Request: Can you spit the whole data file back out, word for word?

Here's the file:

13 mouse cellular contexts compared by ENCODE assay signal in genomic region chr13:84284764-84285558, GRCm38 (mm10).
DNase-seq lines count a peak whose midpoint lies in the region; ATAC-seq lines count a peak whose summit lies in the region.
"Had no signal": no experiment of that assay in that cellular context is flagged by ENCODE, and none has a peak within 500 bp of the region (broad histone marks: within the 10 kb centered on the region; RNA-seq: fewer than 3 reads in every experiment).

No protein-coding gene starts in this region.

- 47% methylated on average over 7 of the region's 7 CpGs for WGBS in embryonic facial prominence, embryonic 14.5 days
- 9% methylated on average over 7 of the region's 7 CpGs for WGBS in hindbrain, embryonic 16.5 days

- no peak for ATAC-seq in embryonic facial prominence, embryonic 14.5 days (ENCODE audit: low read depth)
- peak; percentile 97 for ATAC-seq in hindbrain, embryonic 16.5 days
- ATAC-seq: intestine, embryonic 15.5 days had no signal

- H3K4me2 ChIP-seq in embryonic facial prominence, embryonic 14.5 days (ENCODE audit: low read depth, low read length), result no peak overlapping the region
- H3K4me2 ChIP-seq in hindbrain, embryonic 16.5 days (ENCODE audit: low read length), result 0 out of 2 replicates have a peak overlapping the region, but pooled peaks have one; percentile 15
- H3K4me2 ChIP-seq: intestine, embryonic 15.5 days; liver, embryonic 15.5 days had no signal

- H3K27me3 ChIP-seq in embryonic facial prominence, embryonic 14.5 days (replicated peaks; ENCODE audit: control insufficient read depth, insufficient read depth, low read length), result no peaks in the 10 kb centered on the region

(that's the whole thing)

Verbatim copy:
13 mouse cellular contexts compared by ENCODE assay signal in genomic region chr13:84284764-84285558, GRCm38 (mm10).
DNase-seq lines count a peak whose midpoint lies in the region; ATAC-seq lines count a peak whose summit lies in the region.
"Had no signal": no experiment of that assay in that cellular context is flagged by ENCODE, and none has a peak within 500 bp of the region (broad histone marks: within the 10 kb centered on the region; RNA-seq: fewer than 3 reads in every experiment).

No protein-coding gene starts in this region.

- 47% methylated on average over 7 of the region's 7 CpGs for WGBS in embryonic facial prominence, embryonic 14.5 days
- 9% methylated on average over 7 of the region's 7 CpGs for WGBS in hindbrain, embryonic 16.5 days

- no peak for ATAC-seq in embryonic facial prominence, embryonic 14.5 days (ENCODE audit: low read depth)
- peak; percentile 97 for ATAC-seq in hindbrain, embryonic 16.5 days
- ATAC-seq: intestine, embryonic 15.5 days had no signal

- H3K4me2 ChIP-seq in embryonic facial prominence, embryonic 14.5 days (ENCODE audit: low read depth, low read length), result no peak overlapping the region
- H3K4me2 ChIP-seq in hindbrain, embryonic 16.5 days (ENCODE audit: low read length), result 0 out of 2 replicates have a peak overlapping the region, but pooled peaks have one; percentile 15
- H3K4me2 ChIP-seq: intestine, embryonic 15.5 days; liver, embryonic 15.5 days had no signal

- H3K27me3 ChIP-seq in embryonic facial prominence, embryonic 14.5 days (replicated peaks; ENCODE audit: control insufficient read depth, insufficient read depth, low read length), result no peaks in the 10 kb centered on the region